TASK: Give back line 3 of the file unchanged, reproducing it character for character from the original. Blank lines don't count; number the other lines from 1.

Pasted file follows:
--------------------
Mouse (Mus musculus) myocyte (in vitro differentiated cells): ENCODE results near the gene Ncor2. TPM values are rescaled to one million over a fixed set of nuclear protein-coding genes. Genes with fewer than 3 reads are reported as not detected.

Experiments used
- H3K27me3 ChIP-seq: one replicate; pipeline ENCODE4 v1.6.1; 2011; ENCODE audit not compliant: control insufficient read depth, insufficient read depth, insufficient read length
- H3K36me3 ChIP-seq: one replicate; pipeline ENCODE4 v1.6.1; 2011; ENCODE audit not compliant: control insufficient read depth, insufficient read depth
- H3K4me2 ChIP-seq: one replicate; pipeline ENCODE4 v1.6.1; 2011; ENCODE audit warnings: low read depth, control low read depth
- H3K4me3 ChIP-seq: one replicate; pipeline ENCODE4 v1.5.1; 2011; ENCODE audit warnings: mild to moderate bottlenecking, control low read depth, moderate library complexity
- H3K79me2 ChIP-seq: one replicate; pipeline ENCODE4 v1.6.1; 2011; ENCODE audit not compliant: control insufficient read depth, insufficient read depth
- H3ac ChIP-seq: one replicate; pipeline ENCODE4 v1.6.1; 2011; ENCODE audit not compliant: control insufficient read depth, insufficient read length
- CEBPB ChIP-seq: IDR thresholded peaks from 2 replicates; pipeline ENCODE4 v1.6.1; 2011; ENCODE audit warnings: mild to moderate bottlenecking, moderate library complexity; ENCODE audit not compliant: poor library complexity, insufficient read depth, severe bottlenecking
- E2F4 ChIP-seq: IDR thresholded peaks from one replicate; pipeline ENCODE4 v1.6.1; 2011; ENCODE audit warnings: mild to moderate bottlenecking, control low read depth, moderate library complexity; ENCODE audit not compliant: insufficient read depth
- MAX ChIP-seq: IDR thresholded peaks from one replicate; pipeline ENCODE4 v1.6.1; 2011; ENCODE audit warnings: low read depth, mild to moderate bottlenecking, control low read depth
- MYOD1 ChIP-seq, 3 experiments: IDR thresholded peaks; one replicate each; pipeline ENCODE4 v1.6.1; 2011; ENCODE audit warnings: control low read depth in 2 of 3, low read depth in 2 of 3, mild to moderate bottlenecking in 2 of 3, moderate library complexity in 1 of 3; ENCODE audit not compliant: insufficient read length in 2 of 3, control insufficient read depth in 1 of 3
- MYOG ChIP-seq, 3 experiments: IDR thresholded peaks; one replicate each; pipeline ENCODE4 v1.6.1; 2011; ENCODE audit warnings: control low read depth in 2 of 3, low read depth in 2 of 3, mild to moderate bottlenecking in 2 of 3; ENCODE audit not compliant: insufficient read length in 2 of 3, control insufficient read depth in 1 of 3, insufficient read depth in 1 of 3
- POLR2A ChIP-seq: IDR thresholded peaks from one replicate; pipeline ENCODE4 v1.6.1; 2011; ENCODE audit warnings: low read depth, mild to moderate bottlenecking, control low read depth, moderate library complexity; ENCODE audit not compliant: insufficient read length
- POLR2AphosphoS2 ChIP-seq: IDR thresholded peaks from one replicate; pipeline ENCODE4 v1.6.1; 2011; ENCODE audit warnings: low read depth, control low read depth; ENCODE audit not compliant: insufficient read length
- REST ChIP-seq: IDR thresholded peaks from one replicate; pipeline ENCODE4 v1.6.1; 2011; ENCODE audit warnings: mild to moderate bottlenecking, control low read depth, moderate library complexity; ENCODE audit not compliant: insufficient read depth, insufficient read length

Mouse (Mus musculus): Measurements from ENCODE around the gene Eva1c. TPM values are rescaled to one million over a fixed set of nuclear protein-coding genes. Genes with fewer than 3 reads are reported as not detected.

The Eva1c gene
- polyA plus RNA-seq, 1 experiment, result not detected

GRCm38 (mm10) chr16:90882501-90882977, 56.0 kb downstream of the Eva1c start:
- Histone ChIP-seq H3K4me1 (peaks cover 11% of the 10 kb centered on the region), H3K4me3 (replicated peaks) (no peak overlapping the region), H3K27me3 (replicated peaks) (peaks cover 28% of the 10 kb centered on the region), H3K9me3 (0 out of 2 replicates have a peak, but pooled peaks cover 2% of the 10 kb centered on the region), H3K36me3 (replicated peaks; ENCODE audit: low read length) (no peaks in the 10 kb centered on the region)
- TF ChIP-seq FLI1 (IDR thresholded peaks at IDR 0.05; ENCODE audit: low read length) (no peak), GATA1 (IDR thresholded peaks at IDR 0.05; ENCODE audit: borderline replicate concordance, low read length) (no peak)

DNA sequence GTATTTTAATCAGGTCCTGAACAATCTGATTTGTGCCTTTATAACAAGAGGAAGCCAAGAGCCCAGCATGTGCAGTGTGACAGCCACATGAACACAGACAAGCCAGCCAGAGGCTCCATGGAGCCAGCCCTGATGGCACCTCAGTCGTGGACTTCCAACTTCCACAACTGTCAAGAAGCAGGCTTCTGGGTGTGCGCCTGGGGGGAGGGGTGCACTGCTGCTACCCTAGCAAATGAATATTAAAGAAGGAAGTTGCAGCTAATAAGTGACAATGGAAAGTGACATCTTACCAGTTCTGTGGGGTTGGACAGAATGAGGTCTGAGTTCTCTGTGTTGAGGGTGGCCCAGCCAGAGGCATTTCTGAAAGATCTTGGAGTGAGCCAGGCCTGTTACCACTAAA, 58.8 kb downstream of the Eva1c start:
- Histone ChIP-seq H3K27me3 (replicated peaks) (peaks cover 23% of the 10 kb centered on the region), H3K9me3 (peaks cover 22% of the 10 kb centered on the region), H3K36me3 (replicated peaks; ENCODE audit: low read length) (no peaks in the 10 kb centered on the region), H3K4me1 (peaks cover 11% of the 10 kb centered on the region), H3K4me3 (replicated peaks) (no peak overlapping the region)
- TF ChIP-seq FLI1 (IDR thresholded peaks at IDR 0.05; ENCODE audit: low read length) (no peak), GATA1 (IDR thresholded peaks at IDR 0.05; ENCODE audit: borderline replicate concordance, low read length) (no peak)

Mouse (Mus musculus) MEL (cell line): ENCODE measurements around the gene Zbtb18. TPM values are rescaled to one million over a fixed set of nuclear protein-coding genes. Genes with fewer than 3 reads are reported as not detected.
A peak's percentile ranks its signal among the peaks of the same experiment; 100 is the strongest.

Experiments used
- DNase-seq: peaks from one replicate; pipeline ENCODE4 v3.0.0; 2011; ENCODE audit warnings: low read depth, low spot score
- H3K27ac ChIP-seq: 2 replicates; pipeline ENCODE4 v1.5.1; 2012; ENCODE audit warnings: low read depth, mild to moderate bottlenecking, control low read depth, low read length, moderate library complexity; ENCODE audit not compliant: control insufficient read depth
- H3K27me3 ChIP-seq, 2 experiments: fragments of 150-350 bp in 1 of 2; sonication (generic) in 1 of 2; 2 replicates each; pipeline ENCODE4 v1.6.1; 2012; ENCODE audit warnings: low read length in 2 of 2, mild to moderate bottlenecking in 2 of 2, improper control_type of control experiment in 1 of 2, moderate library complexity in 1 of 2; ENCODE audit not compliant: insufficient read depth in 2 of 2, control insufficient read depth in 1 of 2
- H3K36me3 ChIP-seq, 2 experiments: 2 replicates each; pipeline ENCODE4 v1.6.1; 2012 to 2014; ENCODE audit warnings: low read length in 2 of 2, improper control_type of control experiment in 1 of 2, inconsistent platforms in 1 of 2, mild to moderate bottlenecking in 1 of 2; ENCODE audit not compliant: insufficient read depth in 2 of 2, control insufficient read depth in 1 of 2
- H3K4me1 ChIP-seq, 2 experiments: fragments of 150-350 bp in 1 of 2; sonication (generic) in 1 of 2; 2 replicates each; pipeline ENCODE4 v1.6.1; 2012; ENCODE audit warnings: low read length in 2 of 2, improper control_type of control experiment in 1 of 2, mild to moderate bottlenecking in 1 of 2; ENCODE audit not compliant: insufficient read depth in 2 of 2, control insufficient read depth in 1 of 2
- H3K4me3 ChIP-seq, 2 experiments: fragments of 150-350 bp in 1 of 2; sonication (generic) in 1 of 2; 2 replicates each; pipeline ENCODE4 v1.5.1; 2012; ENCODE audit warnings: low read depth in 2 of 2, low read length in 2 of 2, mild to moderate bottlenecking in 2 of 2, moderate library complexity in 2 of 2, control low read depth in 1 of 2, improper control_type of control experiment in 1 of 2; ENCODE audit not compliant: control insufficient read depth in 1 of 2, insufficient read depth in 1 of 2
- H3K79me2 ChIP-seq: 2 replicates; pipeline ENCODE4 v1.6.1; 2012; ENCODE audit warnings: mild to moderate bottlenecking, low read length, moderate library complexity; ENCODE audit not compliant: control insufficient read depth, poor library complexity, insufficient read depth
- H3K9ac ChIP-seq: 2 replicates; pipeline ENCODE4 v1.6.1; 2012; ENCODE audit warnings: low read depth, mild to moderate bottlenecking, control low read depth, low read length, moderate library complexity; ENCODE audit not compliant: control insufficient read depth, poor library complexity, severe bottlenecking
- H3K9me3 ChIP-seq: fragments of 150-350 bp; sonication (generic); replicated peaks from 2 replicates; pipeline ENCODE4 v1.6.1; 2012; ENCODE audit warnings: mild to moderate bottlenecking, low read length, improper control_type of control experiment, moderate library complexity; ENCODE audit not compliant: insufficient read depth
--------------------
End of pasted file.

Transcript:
- H3K27me3 ChIP-seq: one replicate; pipeline ENCODE4 v1.6.1; 2011; ENCODE audit not compliant: control insufficient read depth, insufficient read depth, insufficient read length